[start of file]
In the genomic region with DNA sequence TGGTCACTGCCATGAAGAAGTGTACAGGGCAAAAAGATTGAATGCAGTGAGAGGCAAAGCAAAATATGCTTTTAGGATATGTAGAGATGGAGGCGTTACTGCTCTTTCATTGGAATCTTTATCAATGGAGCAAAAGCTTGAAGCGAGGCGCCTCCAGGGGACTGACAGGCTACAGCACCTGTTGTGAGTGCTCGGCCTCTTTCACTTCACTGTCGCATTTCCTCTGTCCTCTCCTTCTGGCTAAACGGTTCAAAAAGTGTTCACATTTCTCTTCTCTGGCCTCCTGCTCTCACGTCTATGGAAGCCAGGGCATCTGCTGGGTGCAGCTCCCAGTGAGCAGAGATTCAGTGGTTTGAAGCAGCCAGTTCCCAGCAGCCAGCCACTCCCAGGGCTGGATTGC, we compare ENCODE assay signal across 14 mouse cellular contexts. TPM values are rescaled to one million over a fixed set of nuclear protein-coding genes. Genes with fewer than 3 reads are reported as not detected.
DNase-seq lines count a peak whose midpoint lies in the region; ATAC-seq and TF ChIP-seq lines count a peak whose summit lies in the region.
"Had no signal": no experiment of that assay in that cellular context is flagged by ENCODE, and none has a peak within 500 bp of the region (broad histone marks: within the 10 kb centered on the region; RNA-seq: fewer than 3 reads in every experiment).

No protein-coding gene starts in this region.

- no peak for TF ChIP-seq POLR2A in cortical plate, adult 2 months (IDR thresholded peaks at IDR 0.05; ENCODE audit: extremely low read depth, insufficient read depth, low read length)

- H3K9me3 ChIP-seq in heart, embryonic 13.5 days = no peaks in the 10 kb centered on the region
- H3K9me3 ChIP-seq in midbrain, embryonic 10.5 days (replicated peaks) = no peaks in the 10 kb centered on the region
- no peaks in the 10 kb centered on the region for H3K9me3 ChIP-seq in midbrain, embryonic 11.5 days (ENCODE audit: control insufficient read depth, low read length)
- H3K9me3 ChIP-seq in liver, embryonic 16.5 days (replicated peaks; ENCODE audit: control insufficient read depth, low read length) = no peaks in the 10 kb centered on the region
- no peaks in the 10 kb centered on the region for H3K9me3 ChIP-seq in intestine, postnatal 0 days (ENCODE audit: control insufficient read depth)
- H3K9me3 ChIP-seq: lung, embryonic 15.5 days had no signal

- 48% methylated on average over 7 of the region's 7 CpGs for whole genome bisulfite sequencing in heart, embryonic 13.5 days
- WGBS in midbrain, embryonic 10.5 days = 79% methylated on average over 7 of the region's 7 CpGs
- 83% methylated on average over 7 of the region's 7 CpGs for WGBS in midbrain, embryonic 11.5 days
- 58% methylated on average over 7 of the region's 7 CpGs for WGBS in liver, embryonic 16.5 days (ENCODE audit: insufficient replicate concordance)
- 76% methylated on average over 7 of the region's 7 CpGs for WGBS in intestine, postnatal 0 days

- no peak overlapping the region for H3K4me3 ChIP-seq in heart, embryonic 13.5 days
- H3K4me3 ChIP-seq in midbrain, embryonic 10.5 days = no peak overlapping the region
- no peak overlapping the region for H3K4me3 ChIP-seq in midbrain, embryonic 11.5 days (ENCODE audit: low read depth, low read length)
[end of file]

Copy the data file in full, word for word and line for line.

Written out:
In the genomic region with DNA sequence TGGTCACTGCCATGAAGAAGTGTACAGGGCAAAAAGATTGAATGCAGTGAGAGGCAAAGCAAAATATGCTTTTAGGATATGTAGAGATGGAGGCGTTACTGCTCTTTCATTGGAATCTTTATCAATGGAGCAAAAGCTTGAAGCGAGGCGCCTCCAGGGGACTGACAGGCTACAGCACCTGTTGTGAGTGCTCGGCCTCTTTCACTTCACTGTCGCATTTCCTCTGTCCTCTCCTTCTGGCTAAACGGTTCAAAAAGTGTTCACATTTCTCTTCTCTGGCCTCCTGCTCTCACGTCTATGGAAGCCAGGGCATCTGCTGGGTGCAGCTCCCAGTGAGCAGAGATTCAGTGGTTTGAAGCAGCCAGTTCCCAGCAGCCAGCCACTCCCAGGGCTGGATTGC, we compare ENCODE assay signal across 14 mouse cellular contexts. TPM values are rescaled to one million over a fixed set of nuclear protein-coding genes. Genes with fewer than 3 reads are reported as not detected.
DNase-seq lines count a peak whose midpoint lies in the region; ATAC-seq and TF ChIP-seq lines count a peak whose summit lies in the region.
"Had no signal": no experiment of that assay in that cellular context is flagged by ENCODE, and none has a peak within 500 bp of the region (broad histone marks: within the 10 kb centered on the region; RNA-seq: fewer than 3 reads in every experiment).

No protein-coding gene starts in this region.

- no peak for TF ChIP-seq POLR2A in cortical plate, adult 2 months (IDR thresholded peaks at IDR 0.05; ENCODE audit: extremely low read depth, insufficient read depth, low read length)

- H3K9me3 ChIP-seq in heart, embryonic 13.5 days = no peaks in the 10 kb centered on the region
- H3K9me3 ChIP-seq in midbrain, embryonic 10.5 days (replicated peaks) = no peaks in the 10 kb centered on the region
- no peaks in the 10 kb centered on the region for H3K9me3 ChIP-seq in midbrain, embryonic 11.5 days (ENCODE audit: control insufficient read depth, low read length)
- H3K9me3 ChIP-seq in liver, embryonic 16.5 days (replicated peaks; ENCODE audit: control insufficient read depth, low read length) = no peaks in the 10 kb centered on the region
- no peaks in the 10 kb centered on the region for H3K9me3 ChIP-seq in intestine, postnatal 0 days (ENCODE audit: control insufficient read depth)
- H3K9me3 ChIP-seq: lung, embryonic 15.5 days had no signal

- 48% methylated on average over 7 of the region's 7 CpGs for whole genome bisulfite sequencing in heart, embryonic 13.5 days
- WGBS in midbrain, embryonic 10.5 days = 79% methylated on average over 7 of the region's 7 CpGs
- 83% methylated on average over 7 of the region's 7 CpGs for WGBS in midbrain, embryonic 11.5 days
- 58% methylated on average over 7 of the region's 7 CpGs for WGBS in liver, embryonic 16.5 days (ENCODE audit: insufficient replicate concordance)
- 76% methylated on average over 7 of the region's 7 CpGs for WGBS in intestine, postnatal 0 days

- no peak overlapping the region for H3K4me3 ChIP-seq in heart, embryonic 13.5 days
- H3K4me3 ChIP-seq in midbrain, embryonic 10.5 days = no peak overlapping the region
- no peak overlapping the region for H3K4me3 ChIP-seq in midbrain, embryonic 11.5 days (ENCODE audit: low read depth, low read length)